Thursday, 3 June 2021
Mabo Native Title Decision: 29th Anniversary, Uluru Statement from the Heart
Today marks the 29th anniversary of the High Court decision on Mabo. Ten years before, Eddie Koiki Mabo and his comrades started the legal battle for the recognition of the Meriam people and the ownership of Mer Island. Until that day, the legal fiction of terra nullius, the land belonging to no-one, had characterised Australian law and land titles since the voyage of Captain Cook. The High Court decision in Mabo today 29 years ago changed the legal face of landownership for First Nations people forever, and it changed in a seismic way Australian law, with the recognition of common law rights in native title.
The most important thing to remember about that day for First Nations people is that it threw out the legal doctrine of terra nullius. This had been, for nearly 200 years in this country, the way in which land title was seen—that the Australian continent, including the Torres Strait, as claimed by the British under that doctrine belonged to no-one. We know, with over 60,000 years of history of management of country and connection to country, that that was an absolutely ridiculous notion, yet it was the law in this country until Eddie Koiki Mabo and his comrades had it overturned in the High Court.
On Monday this week, along with the Leader of the Labor Party and many caucus members, I went to the ACT government's fourth annual Reconciliation Day up at the National Arboretum. It was an amazing experience to see so many people from Canberra, families, out and about. The Australian Capital Territory is the only jurisdiction in Australia that has a national holiday to remind the country it is Reconciliation Week. Reconciliation Week finished yesterday. It is bookended, of course, by 27 May, which reminds us of the referendum that saw Aboriginal people counted for the first time in the Australian census and gave to the Commonwealth government responsibility for laws pertaining to Aboriginal people, and by today, which is now known as Mabo Day.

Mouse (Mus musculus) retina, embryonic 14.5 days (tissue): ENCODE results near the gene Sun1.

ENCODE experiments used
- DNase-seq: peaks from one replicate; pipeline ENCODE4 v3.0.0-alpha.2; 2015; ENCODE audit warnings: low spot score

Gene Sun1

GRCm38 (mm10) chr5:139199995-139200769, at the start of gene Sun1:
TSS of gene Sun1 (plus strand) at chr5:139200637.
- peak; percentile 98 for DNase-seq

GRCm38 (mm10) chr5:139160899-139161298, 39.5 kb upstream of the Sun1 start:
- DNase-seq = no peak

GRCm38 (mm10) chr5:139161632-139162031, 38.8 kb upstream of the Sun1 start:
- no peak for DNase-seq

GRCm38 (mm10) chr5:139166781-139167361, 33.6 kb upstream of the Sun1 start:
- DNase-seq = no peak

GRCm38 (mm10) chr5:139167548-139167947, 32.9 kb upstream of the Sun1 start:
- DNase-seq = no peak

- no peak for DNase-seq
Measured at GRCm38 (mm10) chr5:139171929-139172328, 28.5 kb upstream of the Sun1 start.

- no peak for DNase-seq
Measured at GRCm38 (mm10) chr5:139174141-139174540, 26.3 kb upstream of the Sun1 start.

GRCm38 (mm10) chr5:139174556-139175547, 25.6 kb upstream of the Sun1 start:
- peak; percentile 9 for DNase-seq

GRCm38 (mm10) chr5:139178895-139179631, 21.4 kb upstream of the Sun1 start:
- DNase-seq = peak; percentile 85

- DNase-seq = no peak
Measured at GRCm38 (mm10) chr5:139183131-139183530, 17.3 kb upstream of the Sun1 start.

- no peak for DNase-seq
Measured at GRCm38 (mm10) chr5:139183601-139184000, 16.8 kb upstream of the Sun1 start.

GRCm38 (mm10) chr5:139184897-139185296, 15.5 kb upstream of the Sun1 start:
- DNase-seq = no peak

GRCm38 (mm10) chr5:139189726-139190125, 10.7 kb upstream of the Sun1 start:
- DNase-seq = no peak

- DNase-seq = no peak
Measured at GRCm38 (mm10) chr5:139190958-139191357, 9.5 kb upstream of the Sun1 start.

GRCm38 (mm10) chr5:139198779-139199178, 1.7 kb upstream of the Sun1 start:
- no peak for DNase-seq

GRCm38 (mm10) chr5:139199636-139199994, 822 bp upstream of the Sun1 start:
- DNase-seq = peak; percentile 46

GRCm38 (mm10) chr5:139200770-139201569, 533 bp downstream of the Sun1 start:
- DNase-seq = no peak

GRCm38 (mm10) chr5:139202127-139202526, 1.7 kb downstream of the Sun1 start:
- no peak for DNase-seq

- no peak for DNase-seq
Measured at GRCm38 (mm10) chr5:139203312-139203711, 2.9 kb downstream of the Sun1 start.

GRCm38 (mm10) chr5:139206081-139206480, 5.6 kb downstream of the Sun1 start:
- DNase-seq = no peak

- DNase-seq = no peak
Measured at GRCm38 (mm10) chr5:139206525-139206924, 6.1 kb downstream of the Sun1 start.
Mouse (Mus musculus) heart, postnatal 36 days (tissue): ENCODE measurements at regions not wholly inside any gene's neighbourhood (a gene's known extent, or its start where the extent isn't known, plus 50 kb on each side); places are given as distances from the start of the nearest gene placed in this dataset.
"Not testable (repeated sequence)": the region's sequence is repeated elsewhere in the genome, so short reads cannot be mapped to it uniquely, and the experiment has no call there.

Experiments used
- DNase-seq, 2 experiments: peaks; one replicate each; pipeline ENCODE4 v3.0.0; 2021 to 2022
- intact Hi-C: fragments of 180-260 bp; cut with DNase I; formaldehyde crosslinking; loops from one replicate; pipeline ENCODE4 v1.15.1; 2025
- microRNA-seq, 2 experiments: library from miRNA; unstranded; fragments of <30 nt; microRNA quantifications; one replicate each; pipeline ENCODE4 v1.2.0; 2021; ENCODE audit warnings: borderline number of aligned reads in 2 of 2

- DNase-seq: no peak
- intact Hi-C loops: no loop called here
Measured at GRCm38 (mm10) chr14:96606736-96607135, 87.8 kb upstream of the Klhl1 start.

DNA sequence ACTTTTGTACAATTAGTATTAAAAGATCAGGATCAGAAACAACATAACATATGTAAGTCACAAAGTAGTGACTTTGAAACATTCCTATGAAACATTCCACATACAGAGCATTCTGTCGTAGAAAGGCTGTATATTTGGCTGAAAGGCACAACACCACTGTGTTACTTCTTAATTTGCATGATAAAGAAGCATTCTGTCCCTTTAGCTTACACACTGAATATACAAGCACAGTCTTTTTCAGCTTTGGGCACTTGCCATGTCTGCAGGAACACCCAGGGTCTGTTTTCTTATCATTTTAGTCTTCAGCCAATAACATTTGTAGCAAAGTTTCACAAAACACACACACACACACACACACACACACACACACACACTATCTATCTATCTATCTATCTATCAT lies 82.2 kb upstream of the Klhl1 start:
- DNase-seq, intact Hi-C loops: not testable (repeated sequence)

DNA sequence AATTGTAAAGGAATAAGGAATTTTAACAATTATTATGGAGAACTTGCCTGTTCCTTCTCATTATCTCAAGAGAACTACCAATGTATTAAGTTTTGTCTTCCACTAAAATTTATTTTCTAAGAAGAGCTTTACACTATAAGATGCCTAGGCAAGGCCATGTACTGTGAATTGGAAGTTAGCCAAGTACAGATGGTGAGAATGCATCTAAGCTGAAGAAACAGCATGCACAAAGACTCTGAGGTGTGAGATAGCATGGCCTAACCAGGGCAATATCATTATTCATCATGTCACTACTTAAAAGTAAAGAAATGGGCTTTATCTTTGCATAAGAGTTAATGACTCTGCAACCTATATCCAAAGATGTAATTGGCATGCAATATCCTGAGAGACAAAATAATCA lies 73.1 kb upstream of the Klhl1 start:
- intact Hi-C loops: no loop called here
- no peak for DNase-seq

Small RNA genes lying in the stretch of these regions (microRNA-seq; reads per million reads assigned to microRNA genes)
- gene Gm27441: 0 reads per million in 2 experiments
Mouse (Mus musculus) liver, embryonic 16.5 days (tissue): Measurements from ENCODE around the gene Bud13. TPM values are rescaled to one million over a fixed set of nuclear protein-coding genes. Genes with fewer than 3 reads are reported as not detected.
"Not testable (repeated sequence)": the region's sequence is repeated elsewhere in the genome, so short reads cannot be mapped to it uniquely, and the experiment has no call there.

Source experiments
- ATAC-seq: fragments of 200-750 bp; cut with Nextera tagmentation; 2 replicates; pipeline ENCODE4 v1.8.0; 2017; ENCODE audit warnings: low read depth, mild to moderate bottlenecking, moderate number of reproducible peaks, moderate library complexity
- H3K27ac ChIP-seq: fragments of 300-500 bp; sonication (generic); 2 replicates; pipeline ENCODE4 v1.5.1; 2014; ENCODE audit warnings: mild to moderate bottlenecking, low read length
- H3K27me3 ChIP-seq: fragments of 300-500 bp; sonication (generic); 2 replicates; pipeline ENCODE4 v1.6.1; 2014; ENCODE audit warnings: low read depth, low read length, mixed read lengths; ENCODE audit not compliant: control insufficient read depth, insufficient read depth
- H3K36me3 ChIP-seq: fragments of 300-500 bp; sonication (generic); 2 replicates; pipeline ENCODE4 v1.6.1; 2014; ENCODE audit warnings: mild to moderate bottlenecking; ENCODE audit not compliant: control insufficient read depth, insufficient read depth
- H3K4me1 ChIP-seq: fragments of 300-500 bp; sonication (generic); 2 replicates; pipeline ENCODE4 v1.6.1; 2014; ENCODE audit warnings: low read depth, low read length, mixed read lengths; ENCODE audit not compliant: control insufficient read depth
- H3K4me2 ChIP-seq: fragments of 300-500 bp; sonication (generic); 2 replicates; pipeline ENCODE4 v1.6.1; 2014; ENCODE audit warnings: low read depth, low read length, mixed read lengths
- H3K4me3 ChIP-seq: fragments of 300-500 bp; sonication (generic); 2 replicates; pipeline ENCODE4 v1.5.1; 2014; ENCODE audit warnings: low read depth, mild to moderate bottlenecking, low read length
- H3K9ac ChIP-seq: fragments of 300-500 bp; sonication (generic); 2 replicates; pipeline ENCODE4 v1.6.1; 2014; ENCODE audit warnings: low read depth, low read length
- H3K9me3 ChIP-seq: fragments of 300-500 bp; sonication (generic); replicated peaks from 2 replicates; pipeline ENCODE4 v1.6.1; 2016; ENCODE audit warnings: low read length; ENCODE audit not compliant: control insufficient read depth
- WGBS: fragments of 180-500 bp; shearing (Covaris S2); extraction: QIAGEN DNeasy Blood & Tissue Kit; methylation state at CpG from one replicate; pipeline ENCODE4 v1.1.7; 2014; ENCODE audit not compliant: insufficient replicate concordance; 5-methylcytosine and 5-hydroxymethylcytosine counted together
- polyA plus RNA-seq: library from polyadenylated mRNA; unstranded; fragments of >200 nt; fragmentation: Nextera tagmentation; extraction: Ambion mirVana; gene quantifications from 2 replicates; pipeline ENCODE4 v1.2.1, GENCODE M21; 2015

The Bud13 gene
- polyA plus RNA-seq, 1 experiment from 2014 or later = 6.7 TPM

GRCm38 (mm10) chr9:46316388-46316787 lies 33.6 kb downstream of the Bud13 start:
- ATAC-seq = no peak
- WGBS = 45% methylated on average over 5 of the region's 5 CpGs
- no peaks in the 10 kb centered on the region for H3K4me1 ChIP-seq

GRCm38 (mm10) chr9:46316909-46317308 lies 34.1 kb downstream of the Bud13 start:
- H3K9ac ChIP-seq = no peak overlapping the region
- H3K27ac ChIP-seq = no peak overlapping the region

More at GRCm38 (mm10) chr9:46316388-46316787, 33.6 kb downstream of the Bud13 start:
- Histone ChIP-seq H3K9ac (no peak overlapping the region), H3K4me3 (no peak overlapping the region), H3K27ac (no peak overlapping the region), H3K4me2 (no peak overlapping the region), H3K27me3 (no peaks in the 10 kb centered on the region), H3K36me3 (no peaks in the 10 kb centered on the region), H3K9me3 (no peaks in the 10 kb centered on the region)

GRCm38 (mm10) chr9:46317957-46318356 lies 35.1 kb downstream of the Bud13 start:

One thing that's important to note is that we have just had the fourth anniversary of the Uluru statement. Labor is fully supportive, as the member for Berowra, who is in the Chamber, knows. I know of his involvement with and support for the Uluru statement, and I acknowledge that. The Uluru statement contains three things. The first is an enshrined voice in the Constitution. Labor have made a commitment that we will have a referendum towards that goal in our first term of government. The other thing is the establishment of a makarrata commission, which has two incredibly complex, lengthy and expensive things to do. They are a national process of truth-telling and a national process of agreement and treaty. Neither of those things are easy, but Labor is putting meat on the bones of what they might look like, what they might cost and how we might take them forward. I want to make it very, very clear that a voice to the parliament, in whatever form it takes, does not mean that we cannot proceed on the other parts of the Uluru statement.
On Monday night, of course, we also had a wonderful example of Aboriginal people talking to the Australian community.